LAREDO, Texas – South Texas Congressmen Henry Cuellar and Vicente Gonzalez have given their opinions on when the U.S.-Mexico land ports to entry will be reopened to so-called “non-essential” travel.
Gonzalez said he believes the bridges will be reopened to tourists and shoppers within the first quarter of 2021. The McAllen Democrat said he has been working on a plan to reopen with U.S. Sen. John Cornyn.
Cuellar said a plan he developed with Customs and Border Protection acting commissioner Mark Morgan is in place which would see pedestrians and those in passenger vehicles screened for the coronavirus as they cross into the United States. The Laredo Democrat said they are just waiting for an “OK” from the White House.
Tourists and shoppers have been blocked from crossing the border since March 21 in an effort to stem the spread of the coronavirus. All trade is considered essential so trucks have moved across the international bridges uninterrupted throughout the pandemic.
Gonzalez and Cuellar gave their views in separate webinars.
Asked by McAllen Chamber of Commerce Vice President Gerry Garcia when shoppers from Mexico might be able to revisit the Rio Grande Valley, Gonzalez said:
“We are expecting that to happen in the first quarter of next year. We have created a plan with Senator Cornyn’s office on how to start the opening. I discussed this with the chamber the other day. We are probably going to be taking temperatures. We have kicked around the idea of having them tested at credible labs that we know of in Mexico where they show up with their recently taken coronavirus exam that they can show customs officers,” Gonzalez said.
Gonzalez said he was taking an optimistic view.
“I think vaccinations are getting around our country and getting around Mexico so you are going to see more mass vaccinations across the border and I think eventually the population being inoculated (it will be) easier to travel and just socialize. So, I am optimistic that in the first quarter of next year we are going to start seeing non-essential travel coming back across the border. It is not going to be flip of the switch, it is going to be in phases but I anticipate that by the end of the first quarter they (the bridges) will hopefully be open.”
In a separate webinar, Cuellar was asked about the reopening of the bridges to “non-essential” travel by WOAI San Antonio reporter Mike Board. Cuellar does not the like the term “non-essential.” He argues shoppers and tourists from Mexico are essential to the South Texas border economy.
“I am in constant contact with CBP commissioner Mark Morgan. In fact, I talked to him a couple of days ago about it again. And, as you know, he and I worked out language on how we can open up the border, city by city, and everything is in place,” Cuellar said.
“What we are seeing is the administration just… they say, we are almost there, we are almost there, but I think it is not going to happen until after the 20th of January when there is a new president. And then we can start talking to the new one.”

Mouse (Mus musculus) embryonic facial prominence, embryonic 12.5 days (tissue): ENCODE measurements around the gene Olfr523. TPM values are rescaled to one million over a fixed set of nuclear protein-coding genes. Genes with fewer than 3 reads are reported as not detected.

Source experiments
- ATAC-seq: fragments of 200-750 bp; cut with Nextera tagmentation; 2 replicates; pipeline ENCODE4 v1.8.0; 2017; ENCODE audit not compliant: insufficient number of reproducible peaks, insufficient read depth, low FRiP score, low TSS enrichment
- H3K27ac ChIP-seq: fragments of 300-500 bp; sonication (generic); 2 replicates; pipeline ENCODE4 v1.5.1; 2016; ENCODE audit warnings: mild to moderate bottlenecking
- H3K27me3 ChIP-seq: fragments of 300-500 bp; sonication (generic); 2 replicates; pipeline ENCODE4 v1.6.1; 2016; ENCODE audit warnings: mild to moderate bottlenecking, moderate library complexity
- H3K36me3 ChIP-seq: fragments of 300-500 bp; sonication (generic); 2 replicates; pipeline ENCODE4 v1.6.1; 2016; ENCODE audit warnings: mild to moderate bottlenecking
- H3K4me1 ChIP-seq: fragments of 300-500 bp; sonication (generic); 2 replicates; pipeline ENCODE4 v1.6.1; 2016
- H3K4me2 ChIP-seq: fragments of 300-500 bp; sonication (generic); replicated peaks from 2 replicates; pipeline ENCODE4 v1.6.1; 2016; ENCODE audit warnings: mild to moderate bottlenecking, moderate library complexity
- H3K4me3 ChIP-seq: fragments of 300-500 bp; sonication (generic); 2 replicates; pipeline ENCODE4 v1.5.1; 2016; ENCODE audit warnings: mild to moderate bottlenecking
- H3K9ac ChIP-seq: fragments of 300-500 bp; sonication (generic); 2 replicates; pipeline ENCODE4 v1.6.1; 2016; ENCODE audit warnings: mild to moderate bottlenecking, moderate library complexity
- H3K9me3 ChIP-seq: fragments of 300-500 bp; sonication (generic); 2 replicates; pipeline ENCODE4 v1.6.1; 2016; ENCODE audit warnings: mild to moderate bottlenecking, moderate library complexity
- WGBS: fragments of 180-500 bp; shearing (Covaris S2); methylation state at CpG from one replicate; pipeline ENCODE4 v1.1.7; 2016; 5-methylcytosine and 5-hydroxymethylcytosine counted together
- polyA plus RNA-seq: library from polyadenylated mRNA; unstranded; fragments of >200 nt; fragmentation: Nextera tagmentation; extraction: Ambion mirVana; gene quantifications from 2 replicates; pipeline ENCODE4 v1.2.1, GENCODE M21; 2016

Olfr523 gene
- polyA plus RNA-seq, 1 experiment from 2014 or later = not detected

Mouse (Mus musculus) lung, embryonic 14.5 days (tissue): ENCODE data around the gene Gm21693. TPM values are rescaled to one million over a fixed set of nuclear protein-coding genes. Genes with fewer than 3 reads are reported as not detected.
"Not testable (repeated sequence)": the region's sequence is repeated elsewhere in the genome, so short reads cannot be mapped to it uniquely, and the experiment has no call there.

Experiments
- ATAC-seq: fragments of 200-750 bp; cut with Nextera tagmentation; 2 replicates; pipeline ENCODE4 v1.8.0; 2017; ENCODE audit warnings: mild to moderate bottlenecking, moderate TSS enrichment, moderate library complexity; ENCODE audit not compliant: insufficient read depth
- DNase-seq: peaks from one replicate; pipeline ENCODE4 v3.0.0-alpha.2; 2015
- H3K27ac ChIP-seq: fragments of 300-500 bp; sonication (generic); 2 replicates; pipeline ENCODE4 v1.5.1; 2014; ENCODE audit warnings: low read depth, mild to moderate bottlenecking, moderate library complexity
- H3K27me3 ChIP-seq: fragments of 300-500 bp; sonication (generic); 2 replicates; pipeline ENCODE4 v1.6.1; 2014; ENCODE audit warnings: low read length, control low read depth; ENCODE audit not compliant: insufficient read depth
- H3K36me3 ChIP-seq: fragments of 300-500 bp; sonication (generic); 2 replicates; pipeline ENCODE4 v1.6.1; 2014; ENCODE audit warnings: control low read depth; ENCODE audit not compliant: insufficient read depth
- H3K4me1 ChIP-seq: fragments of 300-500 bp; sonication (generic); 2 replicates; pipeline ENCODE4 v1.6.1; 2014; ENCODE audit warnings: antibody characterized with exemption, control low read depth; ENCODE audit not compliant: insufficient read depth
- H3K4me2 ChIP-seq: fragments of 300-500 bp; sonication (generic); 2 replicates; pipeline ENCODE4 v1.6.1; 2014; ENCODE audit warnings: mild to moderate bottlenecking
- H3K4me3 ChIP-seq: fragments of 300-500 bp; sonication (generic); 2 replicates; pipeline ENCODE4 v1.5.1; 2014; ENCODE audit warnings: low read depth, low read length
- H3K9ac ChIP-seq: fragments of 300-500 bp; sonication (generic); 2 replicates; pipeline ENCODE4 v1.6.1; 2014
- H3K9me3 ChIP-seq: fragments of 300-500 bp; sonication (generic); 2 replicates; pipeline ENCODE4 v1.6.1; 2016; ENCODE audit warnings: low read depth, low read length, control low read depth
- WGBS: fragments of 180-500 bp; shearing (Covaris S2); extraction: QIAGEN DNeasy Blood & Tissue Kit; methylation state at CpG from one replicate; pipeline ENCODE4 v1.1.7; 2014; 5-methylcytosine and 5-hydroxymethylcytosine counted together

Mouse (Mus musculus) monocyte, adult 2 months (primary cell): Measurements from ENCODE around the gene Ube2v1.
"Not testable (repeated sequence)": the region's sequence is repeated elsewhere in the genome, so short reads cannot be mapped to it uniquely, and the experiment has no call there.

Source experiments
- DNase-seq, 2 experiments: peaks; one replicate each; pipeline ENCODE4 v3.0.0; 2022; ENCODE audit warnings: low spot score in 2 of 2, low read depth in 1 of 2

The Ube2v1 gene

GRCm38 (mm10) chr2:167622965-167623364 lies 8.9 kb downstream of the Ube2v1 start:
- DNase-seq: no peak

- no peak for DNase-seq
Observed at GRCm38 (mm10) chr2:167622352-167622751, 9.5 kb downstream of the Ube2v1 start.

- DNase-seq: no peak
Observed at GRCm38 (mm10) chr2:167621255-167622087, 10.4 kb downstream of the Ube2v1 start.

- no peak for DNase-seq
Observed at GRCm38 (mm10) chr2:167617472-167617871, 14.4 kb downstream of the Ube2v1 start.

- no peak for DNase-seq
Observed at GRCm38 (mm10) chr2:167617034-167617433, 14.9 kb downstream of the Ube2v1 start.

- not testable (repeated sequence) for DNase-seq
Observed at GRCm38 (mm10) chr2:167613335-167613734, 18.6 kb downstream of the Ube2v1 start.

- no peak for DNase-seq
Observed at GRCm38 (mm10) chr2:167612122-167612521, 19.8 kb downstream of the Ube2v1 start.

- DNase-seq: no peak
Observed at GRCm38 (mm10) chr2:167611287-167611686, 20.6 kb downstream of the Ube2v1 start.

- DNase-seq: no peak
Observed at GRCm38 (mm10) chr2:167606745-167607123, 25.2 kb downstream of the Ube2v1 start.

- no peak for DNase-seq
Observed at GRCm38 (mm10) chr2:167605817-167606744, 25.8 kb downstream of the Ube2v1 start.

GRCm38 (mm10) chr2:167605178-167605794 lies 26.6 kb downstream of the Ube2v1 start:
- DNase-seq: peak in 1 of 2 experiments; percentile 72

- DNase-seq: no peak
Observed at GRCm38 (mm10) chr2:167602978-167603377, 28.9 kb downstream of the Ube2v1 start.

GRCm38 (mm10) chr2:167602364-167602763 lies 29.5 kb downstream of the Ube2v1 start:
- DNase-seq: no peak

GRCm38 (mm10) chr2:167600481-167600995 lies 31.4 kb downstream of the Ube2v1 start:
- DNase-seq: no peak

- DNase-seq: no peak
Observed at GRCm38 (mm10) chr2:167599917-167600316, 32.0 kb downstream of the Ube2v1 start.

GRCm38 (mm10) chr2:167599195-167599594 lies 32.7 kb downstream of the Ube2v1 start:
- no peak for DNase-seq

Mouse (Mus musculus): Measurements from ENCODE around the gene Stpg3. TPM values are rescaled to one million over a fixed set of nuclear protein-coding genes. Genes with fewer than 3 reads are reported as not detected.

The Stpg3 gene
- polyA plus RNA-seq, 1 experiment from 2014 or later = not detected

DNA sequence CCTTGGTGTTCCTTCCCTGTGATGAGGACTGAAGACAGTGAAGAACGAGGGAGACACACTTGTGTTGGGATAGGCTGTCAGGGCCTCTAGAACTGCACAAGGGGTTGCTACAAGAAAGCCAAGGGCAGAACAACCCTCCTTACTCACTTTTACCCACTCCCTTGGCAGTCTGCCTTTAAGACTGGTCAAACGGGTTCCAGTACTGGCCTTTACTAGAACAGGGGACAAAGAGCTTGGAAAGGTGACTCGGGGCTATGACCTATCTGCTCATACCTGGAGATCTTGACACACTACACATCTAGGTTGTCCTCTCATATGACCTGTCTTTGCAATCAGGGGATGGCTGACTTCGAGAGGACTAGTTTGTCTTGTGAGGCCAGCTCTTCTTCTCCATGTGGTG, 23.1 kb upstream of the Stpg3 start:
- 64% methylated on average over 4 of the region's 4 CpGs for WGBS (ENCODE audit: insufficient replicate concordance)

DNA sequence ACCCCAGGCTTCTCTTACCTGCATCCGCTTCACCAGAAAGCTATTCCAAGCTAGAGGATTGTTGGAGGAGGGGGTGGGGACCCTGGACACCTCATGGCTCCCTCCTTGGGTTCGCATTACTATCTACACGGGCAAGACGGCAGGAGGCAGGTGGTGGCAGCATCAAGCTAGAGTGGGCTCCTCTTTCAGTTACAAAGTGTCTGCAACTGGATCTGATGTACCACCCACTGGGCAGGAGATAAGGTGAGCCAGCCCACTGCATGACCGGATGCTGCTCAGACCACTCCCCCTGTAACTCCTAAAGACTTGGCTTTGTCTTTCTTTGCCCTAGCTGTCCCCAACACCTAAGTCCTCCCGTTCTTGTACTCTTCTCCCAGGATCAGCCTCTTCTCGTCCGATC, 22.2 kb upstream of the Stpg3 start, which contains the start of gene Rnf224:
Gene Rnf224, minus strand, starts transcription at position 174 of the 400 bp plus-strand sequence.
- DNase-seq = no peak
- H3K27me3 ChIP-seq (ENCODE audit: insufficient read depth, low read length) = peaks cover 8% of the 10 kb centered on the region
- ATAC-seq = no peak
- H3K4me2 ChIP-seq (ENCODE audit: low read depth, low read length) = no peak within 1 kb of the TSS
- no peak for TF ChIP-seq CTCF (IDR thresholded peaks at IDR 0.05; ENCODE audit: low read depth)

Cuellar noted that San Antonio has been negatively impacted by the closure of the in international bridges in South Texas.
“I have talked to a lot of folks up there and you guys get a lot of folks from Mexico. I spoke to the commissioner (Morgan) just a few days ago to wish him a Merry Christmas and he said, we are ready to go but we are waiting to get an okay.”
The other factor that needs to be considered, Cuellar said, is Mexico’s stance.
“Mexico still has to give the okay. Mayor Saenz was with me when we spoke to Marcelo Ebrard and he said, yes, we can move on this idea,” Cuellar said, speaking about the coronavirus testing plan he has developed with CBP’s Morgan and referring to Laredo Mayor Pete Saenz and Mexico’s Foreign Affairs Secretary Marcelo Ebrard.
Cuellar then offered his own opinion on why Mexico keeps saying ‘no’ to reopening the border.
“This is my own opinion: Mexico is hurting so I don’t think they want their people, when their own economy is hurting, I don’t think they want their own people to go outside of Mexico and spend money in the U.S. They would rather have them spend it inside. So, there is self-interest in different areas.”
Cuellar added: “As the commissioner said, we have the plan to open this up. It is all a matter of getting somebody to say ‘yes’ in the White House. Until they get that ‘yes’ from the White House… I really think it is going to be after the 20th of January and we certainly want to talk to the new (Biden) administration about it, but everything is in place to open it in a safe way that will work.”
Laredo City Manager Robert A. Eads was on the webinar with Cuellar.
“We have been working for months with our partners, with CBP and other stakeholders, to get the bridge open when feasible and when it makes sense,” Eads said.
“Operationally, we have been working hand in hand (with CBP). We would do certain things as they would be crossing by foot as pedestrians, or even some sort of check system as they are coming through in their vehicles.”
Eads said Laredo has seen a drop in business at the international bridges of 40-plus percentage points.
“We have put in proposed mitigation efforts that CBP had agreed to, doing checks with individuals coming in, temperature checks, all these visual, operational, things so we would be able to provide more information,” Eads said.
“It s a concern for us all, economically. We have seen a big impact, at least ten million dollars. We are ready to go. We have been planning for this. As soon as we get the green light.”
Editor’s Note: The main image accompanying the above news story shows pedestrians crossing the Hidalgo-Reynosa International Bridge before the bridge was closed to tourists and shoppers.
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